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China’s Video Game Ban is Lifted – A New Market?

China’s Video Game Ban is Lifted – A New Market?

Oct 3, 2013

China has an infamous ban on video games and consoles; but this has come to an end.

The Chinese regime is pretty restrictive, and for the past 13 years the public had not been able to play video games. This was for a number of reasons, including what impact the acts of violence present in games could have on the masses, as well as certain messages video games can preach. Essentially, China were attempting to save young minds from being warped by video games.

Consoles are available for sale in Hong Kong, and filter out through the black (or gray) market. However, a legal way to release consoles is much more important for the games industry. A new Shanghai Free Trade Zone has been created, to create new jobs and allow foreign business interaction and investment. The leaked document that held the information translates to:

7, Video game consoles, entertainment systems sales and services (National Economic Industry Classification: F Wholesale and Retail — 5179 Other machinery and electronic product whole sale). Opening Steps: Video game and entertainment equipment manufacture and retail are now permitted, pending cultural department inspection and approval of video game and entertainment devices that can be sold to the domestic market.

 

This is great news for the likes of Sony or Microsoft, among many companies, as an entirely new market has opened up for them. The Chinese have had a taste of mobile gaming, and will surely want more. World of Warcraft and free-to-play games such as League of Legends are already popular within the country, and so it shows that the market is there for other systems and games.Yet the pricing of old hardware could be too much for the average Chinese consumer to purchase.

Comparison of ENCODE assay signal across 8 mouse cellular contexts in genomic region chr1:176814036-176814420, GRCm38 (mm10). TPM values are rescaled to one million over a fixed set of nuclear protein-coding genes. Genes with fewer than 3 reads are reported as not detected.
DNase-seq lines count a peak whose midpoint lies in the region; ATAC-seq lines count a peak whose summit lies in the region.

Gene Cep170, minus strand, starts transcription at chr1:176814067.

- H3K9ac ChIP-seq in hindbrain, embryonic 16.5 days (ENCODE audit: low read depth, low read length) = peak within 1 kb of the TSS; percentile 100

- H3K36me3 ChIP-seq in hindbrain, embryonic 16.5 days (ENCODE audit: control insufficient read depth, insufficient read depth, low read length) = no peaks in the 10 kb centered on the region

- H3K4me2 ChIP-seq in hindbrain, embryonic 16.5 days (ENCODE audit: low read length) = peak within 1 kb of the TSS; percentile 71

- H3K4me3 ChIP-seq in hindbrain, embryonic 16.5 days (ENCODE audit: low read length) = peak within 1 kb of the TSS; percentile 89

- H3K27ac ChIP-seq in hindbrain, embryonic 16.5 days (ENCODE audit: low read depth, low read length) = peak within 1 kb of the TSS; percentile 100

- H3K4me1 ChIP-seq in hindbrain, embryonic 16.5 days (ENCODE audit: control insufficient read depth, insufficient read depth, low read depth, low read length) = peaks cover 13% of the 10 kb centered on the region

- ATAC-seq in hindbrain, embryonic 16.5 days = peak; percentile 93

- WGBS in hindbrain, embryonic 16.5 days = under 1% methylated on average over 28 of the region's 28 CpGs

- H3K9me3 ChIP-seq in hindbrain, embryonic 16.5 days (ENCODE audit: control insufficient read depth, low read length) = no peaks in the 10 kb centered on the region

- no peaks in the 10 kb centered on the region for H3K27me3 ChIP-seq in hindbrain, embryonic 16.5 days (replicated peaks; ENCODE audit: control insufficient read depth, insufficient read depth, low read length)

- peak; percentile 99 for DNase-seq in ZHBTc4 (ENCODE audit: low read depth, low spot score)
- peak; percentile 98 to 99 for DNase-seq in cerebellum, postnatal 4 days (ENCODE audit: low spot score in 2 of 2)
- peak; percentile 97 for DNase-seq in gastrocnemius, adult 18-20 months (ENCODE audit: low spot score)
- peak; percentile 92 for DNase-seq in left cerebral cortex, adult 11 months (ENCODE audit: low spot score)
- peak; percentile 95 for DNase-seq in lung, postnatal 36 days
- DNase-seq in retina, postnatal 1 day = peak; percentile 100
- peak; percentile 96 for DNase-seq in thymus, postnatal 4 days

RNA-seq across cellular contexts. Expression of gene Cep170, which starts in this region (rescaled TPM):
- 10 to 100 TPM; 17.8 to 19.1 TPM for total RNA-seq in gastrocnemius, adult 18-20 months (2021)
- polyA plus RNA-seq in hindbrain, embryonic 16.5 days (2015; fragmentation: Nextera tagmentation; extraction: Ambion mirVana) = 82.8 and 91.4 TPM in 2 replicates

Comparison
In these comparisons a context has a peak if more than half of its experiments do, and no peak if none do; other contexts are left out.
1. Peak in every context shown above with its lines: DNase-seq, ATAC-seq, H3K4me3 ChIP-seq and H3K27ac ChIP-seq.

Chinese gamers can rejoice

 

Despite all this, The Ministry of Culture’s approval is still necessary to publish games in the country, but it is a huge step forward into the modern era of entertainment for China. It could mean however, that there will be multiple challenges facing publishers, as they will have to meet all the demands of the Chinese government to release games there. Not only games, but consoles and other systems will also have to meet certain criteria to be released. Microsoft may have had a heads-up, as it partnered with BesTV, an internet TV service in China. They aim to stream video and gaming content in China, similar to Sony’s PS Vita. It seems there are many new gaming ventures available now that the ban has been lifted.

It is still too early to say what impact this will have. But it is big news for the industry, as China is a colossal country, full of people starved of gaming pleasure. And I’m sure they’ll want to experience what the rest of the world has been enjoying for the last decade, and into the future.

 

 Adam Barsby is a writer for Gaming IQ, alongside running Social Media. If you are partial to stalking, you can follow him on Twitter @barsby3, or read his articles here. 

 

 

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